Anxiety can develop alongside other IBS symptoms. This type of anxiety is an overwhelming, often uncontrollable emotion. An emotion we would prefer to never have to deal with.
This is how anxiety works
Our 5 senses let us experience the world we live in. For every experience we have in our lives, our mind gives it a meaning. This meaning stirs up in us a corresponding feeling, or emotion, and this leads us to react physically in a corresponding way. If the experience is repeated several times in the same way, our minds and bodies learn to associate experiences with an emotion – and a physical reaction. This is how we get stuck, and how reactions, even problematic ones, become automatic.
Some of the negative emotions we can experience have a specific use for us as a species. Like for example fear. They can set off the famous fight, flight or freeze reactions in order to protect us. The only hitch here is that we can have fear of someone slamming on their brakes in front of us. But also feel fear due to having to work to tight deadlines, or needing the toilet at inopportune moments.
Anxiety is essentially fear whipped up into a whirlwind by our minds telling us that “this is not normal behavior”. We feel there is something wrong with us. We “should” be able do this. And the more we think this and fight against it, the more we reinforce our anxiety.
Anxiety and Panic Attacks
When we sense anxiety, we can experience it at different levels. Some people experience anxiety when they feel they will not get to the toilet in time. This feels like a profoundly embarrassing experience and that we “should” be able to control our bodies. Others may face horrible recurrent panic attacks, or feel they can’t leave the house because their body will let them down. This hems them in completely.
In this self-help guide, David Carbonell, a professional therapist, presents the panic attack mechanism very clearly. An essential piece of advice is to breathe deeply in the face of anxiety and not fight with it.
He suggests accepting that it is essentially an uncomfortable emotion and that it will pass without harming you. This sounds counter-intuitive, but the more we can step back and let it pass, the better we feel.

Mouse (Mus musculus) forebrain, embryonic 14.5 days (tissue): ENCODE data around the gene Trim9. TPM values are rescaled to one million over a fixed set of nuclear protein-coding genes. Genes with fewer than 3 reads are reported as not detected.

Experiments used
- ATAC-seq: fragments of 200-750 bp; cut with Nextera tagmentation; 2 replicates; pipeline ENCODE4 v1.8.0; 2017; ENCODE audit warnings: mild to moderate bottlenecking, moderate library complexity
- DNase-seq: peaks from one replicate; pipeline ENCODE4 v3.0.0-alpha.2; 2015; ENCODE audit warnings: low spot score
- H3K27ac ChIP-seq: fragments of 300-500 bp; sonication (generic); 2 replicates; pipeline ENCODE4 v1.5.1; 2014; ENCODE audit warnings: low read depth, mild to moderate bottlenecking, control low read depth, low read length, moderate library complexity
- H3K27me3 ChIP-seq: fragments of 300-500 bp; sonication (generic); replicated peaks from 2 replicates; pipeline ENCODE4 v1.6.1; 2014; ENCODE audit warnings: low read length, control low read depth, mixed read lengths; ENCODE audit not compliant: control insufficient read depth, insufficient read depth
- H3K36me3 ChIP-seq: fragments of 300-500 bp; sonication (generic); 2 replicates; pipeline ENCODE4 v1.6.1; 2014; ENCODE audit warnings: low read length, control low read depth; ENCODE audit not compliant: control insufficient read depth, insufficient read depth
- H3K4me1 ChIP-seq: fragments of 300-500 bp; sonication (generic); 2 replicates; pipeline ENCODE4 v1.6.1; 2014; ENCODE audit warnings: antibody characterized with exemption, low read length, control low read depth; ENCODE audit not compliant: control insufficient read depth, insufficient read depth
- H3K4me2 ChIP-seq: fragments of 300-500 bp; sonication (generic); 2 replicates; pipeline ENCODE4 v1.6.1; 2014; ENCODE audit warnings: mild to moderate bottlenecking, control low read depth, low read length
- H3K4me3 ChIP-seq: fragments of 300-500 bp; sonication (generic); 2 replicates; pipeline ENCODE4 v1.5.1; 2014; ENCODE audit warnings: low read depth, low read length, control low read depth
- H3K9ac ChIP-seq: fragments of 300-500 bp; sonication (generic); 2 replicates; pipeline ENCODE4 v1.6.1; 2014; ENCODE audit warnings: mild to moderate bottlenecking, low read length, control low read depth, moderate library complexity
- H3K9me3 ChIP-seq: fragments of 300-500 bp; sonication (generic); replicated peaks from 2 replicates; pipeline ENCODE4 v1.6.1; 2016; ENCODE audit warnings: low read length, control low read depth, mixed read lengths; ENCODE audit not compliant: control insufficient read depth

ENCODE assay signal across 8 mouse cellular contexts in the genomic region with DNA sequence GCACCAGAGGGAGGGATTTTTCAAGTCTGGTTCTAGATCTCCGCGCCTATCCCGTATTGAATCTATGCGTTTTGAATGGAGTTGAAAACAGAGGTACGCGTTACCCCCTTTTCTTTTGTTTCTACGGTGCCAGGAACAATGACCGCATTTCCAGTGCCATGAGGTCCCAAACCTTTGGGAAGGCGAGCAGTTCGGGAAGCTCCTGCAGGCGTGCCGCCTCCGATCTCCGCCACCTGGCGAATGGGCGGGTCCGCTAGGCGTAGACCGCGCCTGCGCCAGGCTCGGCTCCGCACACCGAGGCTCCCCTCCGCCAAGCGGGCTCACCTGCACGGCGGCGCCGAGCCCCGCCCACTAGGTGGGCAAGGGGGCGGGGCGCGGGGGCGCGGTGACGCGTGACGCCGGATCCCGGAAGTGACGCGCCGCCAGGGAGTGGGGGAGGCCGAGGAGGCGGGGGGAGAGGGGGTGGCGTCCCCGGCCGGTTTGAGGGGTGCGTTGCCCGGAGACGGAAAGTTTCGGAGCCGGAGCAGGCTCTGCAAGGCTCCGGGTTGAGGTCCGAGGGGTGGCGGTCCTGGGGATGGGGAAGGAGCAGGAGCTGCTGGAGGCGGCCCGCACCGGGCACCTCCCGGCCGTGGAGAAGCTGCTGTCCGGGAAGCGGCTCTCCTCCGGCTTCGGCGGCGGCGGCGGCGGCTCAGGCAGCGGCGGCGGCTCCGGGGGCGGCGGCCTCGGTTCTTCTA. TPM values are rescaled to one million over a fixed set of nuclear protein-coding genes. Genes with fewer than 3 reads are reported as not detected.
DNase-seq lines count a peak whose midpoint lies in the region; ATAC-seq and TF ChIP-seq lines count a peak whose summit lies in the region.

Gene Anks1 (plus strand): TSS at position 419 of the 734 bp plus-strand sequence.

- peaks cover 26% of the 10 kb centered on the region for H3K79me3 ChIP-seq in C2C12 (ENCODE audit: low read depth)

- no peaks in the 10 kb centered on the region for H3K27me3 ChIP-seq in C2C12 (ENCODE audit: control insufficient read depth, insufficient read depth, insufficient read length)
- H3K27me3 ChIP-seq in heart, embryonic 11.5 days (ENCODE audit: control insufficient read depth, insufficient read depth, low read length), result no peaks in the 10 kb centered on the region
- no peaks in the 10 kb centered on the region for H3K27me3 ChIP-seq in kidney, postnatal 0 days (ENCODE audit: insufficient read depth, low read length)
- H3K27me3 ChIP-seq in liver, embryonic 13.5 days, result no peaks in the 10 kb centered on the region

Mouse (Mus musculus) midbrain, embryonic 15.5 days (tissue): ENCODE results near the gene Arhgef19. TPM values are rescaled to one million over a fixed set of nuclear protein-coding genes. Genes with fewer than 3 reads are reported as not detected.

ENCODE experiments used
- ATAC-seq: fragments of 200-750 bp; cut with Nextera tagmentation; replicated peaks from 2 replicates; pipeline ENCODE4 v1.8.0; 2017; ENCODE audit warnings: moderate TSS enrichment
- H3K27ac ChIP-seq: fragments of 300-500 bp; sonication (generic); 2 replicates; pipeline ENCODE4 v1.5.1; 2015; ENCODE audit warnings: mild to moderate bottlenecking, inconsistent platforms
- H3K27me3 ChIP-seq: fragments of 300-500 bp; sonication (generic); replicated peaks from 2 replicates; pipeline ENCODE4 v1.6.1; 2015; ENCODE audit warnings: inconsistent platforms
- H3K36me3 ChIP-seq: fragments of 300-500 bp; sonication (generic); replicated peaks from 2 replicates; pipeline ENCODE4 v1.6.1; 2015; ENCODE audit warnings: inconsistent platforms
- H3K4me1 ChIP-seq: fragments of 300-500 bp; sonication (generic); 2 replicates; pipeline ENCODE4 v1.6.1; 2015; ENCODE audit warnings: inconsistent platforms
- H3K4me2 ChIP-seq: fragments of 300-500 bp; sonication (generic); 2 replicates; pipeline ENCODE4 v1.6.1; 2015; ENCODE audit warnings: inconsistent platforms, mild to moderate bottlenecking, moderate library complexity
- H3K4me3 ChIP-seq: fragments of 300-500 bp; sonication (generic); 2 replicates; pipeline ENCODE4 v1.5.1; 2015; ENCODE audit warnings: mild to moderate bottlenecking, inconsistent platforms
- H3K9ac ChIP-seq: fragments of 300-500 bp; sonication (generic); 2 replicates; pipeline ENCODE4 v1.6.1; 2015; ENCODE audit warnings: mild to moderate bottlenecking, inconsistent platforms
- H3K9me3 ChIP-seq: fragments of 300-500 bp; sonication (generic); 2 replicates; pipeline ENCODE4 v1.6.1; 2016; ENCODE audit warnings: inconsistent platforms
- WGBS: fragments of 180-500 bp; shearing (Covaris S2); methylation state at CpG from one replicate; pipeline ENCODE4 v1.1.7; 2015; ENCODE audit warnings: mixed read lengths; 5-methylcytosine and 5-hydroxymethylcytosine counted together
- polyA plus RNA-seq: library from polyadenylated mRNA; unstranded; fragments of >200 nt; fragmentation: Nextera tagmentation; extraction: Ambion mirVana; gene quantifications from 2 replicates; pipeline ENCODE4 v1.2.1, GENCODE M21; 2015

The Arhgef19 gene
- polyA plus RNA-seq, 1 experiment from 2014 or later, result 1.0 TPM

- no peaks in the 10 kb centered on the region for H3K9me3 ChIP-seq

He also outlines a number of self-help breathing techniques and cognitive behavioural methods that are very interesting to understand and explore.
Anyone facing regular anxiety and panic with their IBS really doesn’t want to have to face that again. Ever.
Although we think we should know ourselves and our reactions, we really need another person to help us see ourselves. They can see what we cannot. What have become our own default behaviour patterns – and why. A qualified professional is a good option.
Our anxiety can be caused by totally subconscious reactions that we cannot access. This is particularly the case with triggers that created their foundations in our early childhood (before the age of around 8 years old).
Getting support with anxiety and IBS
In conclusion, self-help really has its limits with anxiety. We can learn to manage stress by ourselves, but triggers of anxiety lie deeper.
If you really want to make a change and step out of anxiety, you will need to enlist the help of a professional. They will be able to help you move forward and positively shift behaviour.
A qualified NLP practitioner (neuro-linguistic programming), a hypnotherapist, or a good CBT specialist (Cognitive behavioural therapy), can help break the cycle of overwhelming and unwanted reactions. They can help us relearn reactions that can help, not hinder us.
It may take a number sessions to find all the contributing triggers and rewire your behaviour patterns. (On average my clients take 6 months.) And good professional help often comes at a price. Rather than a cost in terms of time and money, I would suggest considering this as an investment in a brighter future.4